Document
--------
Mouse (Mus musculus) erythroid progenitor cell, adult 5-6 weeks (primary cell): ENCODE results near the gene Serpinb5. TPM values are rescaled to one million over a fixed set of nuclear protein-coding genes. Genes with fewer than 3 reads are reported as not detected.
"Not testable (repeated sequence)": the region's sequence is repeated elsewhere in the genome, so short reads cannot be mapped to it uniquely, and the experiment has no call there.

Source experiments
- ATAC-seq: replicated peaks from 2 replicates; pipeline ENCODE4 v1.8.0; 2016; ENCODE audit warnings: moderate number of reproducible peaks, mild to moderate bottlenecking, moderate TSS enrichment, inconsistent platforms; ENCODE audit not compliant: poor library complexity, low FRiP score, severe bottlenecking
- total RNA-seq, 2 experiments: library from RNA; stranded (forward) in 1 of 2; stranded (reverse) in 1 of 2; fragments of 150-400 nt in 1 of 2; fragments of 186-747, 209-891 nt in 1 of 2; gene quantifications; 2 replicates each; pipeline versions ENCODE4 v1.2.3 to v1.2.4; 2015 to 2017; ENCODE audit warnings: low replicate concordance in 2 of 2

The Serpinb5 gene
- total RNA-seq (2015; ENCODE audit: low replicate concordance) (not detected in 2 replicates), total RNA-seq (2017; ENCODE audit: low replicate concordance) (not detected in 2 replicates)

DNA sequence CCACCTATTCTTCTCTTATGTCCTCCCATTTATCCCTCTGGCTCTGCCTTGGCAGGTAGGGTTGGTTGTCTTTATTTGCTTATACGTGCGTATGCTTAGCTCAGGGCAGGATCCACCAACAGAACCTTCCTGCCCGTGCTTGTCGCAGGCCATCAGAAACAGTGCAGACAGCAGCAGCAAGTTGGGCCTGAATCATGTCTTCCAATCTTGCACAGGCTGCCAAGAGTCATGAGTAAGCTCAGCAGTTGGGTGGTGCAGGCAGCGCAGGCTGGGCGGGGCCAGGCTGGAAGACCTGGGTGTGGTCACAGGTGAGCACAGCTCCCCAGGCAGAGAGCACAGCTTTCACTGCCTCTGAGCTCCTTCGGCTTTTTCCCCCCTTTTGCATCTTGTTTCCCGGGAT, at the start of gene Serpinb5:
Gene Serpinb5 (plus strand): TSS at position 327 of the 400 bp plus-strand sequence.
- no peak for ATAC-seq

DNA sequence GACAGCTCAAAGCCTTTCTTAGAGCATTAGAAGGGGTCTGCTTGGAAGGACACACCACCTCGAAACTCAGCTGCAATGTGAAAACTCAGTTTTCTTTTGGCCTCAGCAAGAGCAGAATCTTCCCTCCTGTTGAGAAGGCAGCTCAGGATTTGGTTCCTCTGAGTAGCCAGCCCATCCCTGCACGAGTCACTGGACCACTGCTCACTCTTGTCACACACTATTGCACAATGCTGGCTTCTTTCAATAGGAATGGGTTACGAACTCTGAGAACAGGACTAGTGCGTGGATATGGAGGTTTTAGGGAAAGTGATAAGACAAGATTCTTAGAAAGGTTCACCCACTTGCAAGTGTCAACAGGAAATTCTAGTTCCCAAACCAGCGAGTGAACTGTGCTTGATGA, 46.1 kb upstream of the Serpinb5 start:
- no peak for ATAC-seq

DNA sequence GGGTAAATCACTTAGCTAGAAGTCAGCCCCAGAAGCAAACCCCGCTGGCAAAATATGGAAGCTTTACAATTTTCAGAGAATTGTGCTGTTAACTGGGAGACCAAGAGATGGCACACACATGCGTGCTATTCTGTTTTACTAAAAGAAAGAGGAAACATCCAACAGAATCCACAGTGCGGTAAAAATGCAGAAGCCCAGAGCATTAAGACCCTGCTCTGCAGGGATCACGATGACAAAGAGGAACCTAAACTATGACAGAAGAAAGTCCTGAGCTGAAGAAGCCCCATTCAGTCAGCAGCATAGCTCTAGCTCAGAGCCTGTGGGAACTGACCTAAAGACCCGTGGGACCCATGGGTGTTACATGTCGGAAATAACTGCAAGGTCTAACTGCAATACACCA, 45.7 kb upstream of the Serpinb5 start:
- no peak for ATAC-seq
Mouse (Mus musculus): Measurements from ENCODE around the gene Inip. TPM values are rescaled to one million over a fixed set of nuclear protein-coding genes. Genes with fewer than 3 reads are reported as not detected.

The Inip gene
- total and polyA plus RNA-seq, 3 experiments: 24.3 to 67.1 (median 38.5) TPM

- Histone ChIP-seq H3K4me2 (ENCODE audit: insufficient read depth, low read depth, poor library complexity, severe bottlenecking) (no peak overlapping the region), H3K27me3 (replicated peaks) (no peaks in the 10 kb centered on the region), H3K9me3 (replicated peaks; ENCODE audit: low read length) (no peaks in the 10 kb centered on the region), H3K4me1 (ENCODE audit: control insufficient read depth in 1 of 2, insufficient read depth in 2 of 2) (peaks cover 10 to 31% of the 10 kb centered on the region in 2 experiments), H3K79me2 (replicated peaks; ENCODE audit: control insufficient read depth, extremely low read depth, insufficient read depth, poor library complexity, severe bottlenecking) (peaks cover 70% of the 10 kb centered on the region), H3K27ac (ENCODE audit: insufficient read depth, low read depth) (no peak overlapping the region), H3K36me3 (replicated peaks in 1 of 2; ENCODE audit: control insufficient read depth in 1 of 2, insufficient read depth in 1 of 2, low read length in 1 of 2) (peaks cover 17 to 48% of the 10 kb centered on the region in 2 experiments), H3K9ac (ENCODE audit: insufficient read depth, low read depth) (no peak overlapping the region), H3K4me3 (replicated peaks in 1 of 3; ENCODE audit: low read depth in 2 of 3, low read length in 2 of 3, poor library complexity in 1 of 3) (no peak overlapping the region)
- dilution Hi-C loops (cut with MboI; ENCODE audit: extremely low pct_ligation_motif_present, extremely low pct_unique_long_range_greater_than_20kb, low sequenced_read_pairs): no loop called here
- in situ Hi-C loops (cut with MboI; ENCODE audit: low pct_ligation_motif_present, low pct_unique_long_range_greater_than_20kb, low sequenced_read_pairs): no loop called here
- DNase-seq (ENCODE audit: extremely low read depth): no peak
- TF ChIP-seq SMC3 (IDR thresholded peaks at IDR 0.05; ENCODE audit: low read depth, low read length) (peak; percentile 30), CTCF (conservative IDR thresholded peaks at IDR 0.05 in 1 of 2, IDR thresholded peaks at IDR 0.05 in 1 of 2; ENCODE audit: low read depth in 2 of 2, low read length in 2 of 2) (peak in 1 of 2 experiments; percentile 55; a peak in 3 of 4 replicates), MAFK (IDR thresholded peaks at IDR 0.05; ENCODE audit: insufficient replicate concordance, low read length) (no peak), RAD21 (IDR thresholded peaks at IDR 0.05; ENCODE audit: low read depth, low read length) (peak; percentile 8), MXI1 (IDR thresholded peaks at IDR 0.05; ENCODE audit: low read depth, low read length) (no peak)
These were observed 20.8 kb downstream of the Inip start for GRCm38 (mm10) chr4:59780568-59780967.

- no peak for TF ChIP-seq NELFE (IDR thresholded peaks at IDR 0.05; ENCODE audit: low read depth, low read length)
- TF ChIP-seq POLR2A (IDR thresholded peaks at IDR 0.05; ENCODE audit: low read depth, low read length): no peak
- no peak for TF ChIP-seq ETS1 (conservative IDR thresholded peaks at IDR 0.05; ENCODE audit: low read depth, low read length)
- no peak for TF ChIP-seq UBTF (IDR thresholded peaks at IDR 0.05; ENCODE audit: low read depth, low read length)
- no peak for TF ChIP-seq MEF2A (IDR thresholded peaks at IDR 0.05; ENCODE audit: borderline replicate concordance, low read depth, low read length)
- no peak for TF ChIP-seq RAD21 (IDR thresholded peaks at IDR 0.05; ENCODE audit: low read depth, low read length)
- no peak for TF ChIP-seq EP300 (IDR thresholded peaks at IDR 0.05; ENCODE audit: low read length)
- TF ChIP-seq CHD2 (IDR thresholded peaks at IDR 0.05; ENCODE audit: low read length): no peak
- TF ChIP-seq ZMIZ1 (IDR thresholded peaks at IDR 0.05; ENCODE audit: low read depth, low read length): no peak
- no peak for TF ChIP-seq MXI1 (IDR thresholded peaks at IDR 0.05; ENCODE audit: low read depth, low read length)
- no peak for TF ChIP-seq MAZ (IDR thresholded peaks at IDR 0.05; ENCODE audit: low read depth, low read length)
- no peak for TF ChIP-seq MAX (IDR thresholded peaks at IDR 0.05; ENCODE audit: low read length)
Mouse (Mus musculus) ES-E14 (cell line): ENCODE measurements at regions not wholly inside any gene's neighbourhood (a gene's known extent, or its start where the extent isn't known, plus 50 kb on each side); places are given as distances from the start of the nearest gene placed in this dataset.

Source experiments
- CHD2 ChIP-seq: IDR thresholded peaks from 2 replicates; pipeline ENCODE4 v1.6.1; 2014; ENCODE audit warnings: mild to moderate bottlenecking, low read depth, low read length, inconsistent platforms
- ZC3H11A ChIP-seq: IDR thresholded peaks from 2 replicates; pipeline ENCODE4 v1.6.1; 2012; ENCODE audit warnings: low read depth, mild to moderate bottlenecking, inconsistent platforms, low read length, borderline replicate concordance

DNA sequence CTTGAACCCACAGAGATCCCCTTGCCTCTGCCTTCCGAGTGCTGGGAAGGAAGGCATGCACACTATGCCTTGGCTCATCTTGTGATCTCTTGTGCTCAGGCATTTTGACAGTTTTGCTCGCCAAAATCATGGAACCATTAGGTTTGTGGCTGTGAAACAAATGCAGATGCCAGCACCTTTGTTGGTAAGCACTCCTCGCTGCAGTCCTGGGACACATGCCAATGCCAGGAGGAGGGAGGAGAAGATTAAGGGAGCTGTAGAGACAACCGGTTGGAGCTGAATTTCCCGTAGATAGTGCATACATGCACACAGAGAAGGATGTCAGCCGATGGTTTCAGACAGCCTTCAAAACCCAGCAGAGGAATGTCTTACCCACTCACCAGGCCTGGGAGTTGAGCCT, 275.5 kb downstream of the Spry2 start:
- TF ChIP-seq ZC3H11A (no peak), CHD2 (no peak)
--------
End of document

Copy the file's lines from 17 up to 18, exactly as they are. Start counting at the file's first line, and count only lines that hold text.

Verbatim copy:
- total and polyA plus RNA-seq, 3 experiments: 24.3 to 67.1 (median 38.5) TPM

- Histone ChIP-seq H3K4me2 (ENCODE audit: insufficient read depth, low read depth, poor library complexity, severe bottlenecking) (no peak overlapping the region), H3K27me3 (replicated peaks) (no peaks in the 10 kb centered on the region), H3K9me3 (replicated peaks; ENCODE audit: low read length) (no peaks in the 10 kb centered on the region), H3K4me1 (ENCODE audit: control insufficient read depth in 1 of 2, insufficient read depth in 2 of 2) (peaks cover 10 to 31% of the 10 kb centered on the region in 2 experiments), H3K79me2 (replicated peaks; ENCODE audit: control insufficient read depth, extremely low read depth, insufficient read depth, poor library complexity, severe bottlenecking) (peaks cover 70% of the 10 kb centered on the region), H3K27ac (ENCODE audit: insufficient read depth, low read depth) (no peak overlapping the region), H3K36me3 (replicated peaks in 1 of 2; ENCODE audit: control insufficient read depth in 1 of 2, insufficient read depth in 1 of 2, low read length in 1 of 2) (peaks cover 17 to 48% of the 10 kb centered on the region in 2 experiments), H3K9ac (ENCODE audit: insufficient read depth, low read depth) (no peak overlapping the region), H3K4me3 (replicated peaks in 1 of 3; ENCODE audit: low read depth in 2 of 3, low read length in 2 of 3, poor library complexity in 1 of 3) (no peak overlapping the region)